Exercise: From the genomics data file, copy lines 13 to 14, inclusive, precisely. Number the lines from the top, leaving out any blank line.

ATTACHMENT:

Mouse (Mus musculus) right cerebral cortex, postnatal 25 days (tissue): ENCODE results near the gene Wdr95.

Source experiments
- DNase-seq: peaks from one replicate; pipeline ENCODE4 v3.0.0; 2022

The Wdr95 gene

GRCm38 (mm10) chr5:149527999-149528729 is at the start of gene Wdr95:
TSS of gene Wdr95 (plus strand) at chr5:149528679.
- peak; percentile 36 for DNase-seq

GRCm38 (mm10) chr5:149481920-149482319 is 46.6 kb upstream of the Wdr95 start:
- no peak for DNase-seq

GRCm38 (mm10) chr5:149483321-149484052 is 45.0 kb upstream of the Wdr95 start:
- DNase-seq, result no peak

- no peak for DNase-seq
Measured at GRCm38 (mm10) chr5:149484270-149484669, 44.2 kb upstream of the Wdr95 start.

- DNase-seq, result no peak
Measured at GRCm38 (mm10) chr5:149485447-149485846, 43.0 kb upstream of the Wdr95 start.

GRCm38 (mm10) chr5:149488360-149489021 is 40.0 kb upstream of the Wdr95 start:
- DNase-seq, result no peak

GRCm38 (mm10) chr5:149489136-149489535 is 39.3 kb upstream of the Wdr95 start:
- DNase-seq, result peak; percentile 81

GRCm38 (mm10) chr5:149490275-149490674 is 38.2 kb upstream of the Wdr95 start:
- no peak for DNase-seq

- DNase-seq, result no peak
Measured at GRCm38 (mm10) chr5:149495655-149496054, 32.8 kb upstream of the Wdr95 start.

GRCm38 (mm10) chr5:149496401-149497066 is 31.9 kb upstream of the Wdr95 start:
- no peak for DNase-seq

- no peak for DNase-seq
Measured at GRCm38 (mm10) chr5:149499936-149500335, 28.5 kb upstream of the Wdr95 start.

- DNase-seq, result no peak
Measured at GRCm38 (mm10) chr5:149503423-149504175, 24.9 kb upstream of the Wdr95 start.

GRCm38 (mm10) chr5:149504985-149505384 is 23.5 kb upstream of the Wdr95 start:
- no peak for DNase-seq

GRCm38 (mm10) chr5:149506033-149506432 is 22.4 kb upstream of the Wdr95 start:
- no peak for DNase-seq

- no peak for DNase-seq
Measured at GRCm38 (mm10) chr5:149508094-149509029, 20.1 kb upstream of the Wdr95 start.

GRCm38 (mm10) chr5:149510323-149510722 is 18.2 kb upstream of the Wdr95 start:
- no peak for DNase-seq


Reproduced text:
Measured at GRCm38 (mm10) chr5:149484270-149484669, 44.2 kb upstream of the Wdr95 start.

- DNase-seq, result no peak